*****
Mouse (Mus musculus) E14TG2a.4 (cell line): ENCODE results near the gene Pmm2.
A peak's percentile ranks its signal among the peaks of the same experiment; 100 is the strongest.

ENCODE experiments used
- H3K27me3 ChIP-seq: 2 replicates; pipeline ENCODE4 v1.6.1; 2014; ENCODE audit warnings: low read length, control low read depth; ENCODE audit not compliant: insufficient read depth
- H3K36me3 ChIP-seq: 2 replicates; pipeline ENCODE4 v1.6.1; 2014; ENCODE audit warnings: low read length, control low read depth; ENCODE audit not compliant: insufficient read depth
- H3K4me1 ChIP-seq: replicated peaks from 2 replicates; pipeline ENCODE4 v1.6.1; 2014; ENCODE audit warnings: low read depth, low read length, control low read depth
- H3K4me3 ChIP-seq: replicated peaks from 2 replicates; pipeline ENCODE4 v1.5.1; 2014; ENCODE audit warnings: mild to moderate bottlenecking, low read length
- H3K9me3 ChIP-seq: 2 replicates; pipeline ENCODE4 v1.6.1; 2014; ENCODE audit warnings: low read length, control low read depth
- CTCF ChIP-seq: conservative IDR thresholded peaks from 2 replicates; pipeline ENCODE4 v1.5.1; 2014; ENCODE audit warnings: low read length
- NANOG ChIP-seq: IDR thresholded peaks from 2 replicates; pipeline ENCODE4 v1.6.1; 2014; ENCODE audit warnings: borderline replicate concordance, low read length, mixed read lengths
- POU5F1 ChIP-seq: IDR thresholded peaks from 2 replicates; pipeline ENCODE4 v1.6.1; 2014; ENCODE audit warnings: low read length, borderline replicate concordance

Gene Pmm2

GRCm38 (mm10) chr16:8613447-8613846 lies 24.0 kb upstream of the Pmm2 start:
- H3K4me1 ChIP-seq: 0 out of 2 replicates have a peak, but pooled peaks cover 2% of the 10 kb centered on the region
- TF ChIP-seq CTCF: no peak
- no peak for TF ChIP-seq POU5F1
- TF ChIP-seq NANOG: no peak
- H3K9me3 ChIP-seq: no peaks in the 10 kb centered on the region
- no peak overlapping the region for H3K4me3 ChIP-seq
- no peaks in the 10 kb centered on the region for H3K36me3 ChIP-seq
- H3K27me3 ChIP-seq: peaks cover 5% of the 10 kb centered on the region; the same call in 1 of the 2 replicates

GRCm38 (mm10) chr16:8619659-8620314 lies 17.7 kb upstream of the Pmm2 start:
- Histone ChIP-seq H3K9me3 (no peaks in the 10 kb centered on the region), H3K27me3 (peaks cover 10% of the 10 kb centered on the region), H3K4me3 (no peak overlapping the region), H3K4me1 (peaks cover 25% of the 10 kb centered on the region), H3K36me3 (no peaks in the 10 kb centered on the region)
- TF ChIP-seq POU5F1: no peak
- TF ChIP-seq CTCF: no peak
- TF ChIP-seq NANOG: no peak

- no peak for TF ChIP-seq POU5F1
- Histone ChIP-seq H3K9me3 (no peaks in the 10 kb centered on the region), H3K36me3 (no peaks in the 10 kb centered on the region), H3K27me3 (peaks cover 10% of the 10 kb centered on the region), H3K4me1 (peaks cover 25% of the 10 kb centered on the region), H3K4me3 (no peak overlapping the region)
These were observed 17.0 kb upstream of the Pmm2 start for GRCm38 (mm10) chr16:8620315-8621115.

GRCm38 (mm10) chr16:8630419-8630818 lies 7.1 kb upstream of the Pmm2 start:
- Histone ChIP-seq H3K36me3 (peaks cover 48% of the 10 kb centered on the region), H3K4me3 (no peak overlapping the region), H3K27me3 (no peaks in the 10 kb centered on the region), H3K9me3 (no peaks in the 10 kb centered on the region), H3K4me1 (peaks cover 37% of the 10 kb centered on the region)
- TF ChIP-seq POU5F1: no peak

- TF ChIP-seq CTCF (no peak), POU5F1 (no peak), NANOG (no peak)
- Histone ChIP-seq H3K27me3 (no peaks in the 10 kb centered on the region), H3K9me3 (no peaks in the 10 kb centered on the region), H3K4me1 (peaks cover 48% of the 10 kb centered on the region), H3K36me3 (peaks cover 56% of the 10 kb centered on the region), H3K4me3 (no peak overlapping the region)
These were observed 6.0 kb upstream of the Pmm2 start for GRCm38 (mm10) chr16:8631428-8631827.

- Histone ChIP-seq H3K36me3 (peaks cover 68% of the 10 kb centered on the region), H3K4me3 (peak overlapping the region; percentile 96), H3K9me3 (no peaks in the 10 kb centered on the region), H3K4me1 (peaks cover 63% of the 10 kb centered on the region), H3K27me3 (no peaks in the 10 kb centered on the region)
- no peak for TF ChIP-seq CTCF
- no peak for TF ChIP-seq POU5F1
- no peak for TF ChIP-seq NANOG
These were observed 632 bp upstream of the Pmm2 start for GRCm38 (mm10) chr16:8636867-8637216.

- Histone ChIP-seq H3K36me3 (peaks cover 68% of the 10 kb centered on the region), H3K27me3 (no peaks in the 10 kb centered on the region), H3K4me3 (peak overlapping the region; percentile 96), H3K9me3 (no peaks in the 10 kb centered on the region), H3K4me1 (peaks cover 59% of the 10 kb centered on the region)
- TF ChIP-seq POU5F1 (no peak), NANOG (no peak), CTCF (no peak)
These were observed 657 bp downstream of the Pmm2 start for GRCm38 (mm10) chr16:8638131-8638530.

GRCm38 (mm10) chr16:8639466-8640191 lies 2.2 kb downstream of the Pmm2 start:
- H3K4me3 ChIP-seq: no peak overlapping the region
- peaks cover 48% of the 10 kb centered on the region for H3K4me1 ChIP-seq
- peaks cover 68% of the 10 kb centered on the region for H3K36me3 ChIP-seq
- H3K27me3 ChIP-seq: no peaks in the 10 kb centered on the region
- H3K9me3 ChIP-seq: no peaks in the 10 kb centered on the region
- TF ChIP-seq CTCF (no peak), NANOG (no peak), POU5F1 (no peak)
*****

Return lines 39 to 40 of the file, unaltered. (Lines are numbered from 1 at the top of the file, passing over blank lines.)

- no peak for TF ChIP-seq NANOG
These were observed 632 bp upstream of the Pmm2 start for GRCm38 (mm10) chr16:8636867-8637216.